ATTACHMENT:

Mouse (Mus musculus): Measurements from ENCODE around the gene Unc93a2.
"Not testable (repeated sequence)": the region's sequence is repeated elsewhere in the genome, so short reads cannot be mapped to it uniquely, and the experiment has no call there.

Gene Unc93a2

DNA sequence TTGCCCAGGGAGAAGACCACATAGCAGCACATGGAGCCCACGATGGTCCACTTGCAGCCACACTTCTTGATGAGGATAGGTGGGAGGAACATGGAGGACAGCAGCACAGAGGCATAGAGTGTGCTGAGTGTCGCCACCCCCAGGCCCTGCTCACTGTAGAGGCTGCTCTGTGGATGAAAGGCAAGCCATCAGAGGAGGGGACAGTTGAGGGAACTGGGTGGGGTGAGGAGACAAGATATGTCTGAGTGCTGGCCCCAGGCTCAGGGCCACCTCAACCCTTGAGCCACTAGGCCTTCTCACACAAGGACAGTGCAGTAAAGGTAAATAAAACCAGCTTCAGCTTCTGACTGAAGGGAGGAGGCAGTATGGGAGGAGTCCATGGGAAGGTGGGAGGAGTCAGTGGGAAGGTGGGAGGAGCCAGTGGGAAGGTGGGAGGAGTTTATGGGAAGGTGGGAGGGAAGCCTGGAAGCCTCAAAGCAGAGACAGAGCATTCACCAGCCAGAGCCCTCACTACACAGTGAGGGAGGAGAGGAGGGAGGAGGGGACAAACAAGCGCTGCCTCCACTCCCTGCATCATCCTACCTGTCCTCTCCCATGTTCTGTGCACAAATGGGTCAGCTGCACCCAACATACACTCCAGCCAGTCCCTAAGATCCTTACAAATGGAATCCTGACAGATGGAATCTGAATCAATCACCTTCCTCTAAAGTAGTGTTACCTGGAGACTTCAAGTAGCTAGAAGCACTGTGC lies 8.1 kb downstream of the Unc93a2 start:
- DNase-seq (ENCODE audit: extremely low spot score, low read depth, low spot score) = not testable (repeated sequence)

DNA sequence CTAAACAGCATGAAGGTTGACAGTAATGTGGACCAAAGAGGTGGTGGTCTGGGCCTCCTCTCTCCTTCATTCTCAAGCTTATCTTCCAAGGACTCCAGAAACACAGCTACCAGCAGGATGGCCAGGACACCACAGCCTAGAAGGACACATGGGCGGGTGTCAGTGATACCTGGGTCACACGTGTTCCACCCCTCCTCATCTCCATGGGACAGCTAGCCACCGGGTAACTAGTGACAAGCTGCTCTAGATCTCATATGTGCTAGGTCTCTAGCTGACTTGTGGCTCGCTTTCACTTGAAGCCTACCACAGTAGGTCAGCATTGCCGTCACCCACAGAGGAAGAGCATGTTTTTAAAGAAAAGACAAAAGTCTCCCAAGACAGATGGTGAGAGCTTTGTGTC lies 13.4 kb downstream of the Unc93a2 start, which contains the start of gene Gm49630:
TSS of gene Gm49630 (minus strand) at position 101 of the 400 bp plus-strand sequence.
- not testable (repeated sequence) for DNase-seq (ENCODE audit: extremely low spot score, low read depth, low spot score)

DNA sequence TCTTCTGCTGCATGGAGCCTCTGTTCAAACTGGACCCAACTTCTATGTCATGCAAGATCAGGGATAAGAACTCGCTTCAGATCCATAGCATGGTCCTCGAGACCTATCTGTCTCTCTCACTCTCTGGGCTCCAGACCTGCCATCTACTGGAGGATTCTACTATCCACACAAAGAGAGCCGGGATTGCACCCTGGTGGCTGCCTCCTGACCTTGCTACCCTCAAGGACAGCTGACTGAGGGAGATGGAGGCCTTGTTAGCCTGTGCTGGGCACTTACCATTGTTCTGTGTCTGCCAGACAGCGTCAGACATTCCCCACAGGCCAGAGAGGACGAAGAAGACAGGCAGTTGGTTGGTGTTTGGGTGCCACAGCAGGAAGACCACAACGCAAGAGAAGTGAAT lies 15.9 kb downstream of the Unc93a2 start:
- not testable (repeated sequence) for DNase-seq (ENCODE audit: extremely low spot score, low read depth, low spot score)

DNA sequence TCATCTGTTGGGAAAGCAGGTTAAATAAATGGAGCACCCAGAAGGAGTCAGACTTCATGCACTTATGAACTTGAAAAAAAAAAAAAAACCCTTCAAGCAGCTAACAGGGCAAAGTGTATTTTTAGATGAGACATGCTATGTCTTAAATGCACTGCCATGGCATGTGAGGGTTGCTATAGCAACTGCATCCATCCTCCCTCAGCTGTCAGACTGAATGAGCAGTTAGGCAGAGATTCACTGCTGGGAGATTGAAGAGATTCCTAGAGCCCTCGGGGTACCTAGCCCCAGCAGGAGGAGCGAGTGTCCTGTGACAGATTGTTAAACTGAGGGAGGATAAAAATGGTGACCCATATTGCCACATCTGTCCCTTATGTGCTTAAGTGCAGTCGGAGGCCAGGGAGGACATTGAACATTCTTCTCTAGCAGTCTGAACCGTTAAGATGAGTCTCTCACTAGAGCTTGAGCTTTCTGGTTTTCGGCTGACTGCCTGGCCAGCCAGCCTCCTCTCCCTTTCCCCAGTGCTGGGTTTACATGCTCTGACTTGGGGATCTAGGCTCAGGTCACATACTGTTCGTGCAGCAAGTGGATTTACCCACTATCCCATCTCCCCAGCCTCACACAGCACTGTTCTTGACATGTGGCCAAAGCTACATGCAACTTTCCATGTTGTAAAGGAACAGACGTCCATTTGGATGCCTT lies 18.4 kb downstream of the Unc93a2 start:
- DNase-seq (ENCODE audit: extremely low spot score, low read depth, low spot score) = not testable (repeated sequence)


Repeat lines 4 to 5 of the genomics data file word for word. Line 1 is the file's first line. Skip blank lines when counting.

DNA sequence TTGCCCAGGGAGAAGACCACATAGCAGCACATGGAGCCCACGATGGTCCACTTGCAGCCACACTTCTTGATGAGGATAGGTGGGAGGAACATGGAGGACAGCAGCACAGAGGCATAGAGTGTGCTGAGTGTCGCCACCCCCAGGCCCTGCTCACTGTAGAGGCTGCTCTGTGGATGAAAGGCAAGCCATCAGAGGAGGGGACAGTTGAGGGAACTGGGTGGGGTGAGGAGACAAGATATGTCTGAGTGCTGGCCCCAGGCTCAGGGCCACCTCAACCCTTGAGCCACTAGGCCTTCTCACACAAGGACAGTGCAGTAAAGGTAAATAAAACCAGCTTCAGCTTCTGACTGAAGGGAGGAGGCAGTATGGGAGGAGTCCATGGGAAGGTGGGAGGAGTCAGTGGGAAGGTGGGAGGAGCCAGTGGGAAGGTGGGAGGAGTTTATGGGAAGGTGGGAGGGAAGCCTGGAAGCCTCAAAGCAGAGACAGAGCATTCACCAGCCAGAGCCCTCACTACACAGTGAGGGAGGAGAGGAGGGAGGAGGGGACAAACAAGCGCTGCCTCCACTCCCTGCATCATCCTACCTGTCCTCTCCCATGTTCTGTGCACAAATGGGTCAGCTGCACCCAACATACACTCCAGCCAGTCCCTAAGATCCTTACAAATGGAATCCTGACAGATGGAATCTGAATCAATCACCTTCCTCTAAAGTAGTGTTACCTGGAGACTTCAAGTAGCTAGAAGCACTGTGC lies 8.1 kb downstream of the Unc93a2 start:
- DNase-seq (ENCODE audit: extremely low spot score, low read depth, low spot score) = not testable (repeated sequence)